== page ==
When is Pancake Day 2019? Why does the day move? What is the meaning? What is Shrove Tuesday? Is it the same day as Pancake Tuesday? What does Mardi Gras mean?
GET your spatulas at the ready and prepare to flip because Pancake Day is almost upon us.
The day in the British calendar when it is acceptable, even encouraged, to stuff your face with pancakes covered in sugar, chocolate and other delicious treats has almost rolled around.
While Pancake Tuesday took place before Valentine’s Day in 2018, we have had to wait a lot longer for it this year.
So if you are dreaming of pancakes here’s everything you need to know:
When is Pancake Day 2019?
Once again it follows on a Tuesday, as is traditional – Pancake Day will take place on Tuesday, March 5.
Which means that it is just a day away!
Why do we eat pancakes on this day?
While some of us may be planning to give up a treat for Lent – possibly coffee, chocolate or crisps.
Traditionally Lent is a time of fasting and pancakes were a way of using up rich foods such as eggs, milk, and sugar before that.
So that’s why we eat pancakes on Pancake Day, even if most of us will not be giving up rich foods this Lent.
What is Shrove Tuesday? Is it the same as Pancake Day?
Shrove Tuesday is a celebration in the Christian calendar and takes place the day before Ash Wednesday, the start of Lent.
It takes place in the seventh week before Easter.
Shrove Tuesday is more commonly called Pancake Tuesday/ Pancake Day in this country – it is also known as Mardi Gras, French for Fat Tuesday, and carnival celebrations are held in other parts of the world such as New Orleans.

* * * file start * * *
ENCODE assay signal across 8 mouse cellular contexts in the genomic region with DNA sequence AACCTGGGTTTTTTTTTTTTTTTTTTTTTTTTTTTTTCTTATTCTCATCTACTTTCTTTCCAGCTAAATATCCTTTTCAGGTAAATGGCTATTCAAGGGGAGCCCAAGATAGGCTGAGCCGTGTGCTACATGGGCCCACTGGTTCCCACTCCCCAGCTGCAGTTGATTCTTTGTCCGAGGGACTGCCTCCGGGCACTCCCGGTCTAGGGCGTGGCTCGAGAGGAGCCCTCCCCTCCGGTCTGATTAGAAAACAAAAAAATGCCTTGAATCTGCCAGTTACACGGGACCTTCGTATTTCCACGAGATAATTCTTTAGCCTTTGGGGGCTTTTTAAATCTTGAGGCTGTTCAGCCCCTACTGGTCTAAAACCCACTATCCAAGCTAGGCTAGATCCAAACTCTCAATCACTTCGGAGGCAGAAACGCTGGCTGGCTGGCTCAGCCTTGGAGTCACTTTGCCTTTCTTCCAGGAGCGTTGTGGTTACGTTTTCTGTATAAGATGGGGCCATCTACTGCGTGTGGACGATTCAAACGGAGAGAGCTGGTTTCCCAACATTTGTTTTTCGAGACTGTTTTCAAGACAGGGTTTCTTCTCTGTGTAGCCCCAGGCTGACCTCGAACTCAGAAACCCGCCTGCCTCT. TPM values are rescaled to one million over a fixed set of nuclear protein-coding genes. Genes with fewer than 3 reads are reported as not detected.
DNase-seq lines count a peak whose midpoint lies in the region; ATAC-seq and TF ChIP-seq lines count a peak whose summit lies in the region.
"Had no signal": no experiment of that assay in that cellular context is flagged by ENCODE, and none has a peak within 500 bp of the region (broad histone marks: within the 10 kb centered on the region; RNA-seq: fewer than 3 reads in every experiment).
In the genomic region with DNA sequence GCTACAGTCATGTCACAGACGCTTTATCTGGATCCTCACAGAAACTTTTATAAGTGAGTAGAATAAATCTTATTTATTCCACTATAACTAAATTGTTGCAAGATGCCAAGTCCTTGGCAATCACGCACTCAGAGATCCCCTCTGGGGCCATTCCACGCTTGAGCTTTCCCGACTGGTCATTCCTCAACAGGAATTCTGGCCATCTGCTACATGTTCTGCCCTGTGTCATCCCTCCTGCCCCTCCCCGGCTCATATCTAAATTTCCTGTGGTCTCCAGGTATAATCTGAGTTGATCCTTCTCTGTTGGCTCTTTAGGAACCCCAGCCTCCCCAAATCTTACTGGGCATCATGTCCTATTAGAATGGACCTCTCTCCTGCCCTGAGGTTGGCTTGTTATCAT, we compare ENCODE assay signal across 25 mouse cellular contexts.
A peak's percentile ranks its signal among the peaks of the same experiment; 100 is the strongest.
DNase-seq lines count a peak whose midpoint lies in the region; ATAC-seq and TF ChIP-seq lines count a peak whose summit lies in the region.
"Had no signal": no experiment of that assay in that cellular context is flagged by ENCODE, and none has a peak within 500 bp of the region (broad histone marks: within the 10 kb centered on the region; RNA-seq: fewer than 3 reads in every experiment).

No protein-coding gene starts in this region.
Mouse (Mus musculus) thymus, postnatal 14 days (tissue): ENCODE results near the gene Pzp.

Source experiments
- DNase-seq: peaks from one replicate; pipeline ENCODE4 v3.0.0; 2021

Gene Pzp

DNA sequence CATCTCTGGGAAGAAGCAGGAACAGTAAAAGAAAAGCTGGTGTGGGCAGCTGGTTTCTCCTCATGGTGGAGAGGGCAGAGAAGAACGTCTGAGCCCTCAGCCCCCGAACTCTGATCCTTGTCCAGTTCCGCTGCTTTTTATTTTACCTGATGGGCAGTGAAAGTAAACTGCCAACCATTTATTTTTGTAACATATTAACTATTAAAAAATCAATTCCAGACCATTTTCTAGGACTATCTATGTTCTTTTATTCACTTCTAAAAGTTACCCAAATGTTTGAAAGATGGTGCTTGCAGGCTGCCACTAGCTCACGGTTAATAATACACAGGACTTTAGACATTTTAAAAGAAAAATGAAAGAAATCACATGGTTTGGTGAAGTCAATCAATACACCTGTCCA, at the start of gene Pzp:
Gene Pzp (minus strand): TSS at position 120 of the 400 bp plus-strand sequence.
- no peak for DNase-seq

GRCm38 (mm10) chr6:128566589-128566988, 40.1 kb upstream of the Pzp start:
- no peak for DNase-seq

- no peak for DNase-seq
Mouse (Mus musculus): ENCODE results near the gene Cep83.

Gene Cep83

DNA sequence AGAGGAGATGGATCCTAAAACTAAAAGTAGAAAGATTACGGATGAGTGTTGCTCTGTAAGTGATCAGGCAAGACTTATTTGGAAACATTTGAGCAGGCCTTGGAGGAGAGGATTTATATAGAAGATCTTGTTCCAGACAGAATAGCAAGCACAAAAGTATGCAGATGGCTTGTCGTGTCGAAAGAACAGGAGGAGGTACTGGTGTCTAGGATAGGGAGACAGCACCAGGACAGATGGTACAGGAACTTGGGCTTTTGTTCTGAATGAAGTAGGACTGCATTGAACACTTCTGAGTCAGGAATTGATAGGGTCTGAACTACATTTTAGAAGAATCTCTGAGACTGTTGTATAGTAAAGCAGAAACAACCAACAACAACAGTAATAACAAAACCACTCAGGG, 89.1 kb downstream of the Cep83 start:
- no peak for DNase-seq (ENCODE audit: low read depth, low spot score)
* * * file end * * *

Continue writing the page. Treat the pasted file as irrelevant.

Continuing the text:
The name comes from the old English word Shrive, which means to obtain absolution for one's sins by way of Confession and doing penance.
And it was tradition for English Christians to be ‘shriven’ before the start of Lent, with Shrove Tuesday being the last day to do so.
Why does Pancake Day move?
Because Shrove Tuesday/ Pancake Day is associated with Easter, taking place one day before the start of Lent – which takes place during the 40 days leading up to Easter – it does not have a fixed date.
Easter and the days associated with it – such as Ash Wednesday, Good Friday and Easter Monday – move around each year.
According to the Bible, Jesus’s death and resurrection took place around the time of the Jewish Passover, which was celebrated on the first Full Moon following the vernal equinox.
This equinox takes place in March – and falls on March 20 in 2019 – and then Easter takes place on the Sunday around the time of the first full moon following this.
With the full moon taking place on April 19, which means that Easter falls on April 21 this year.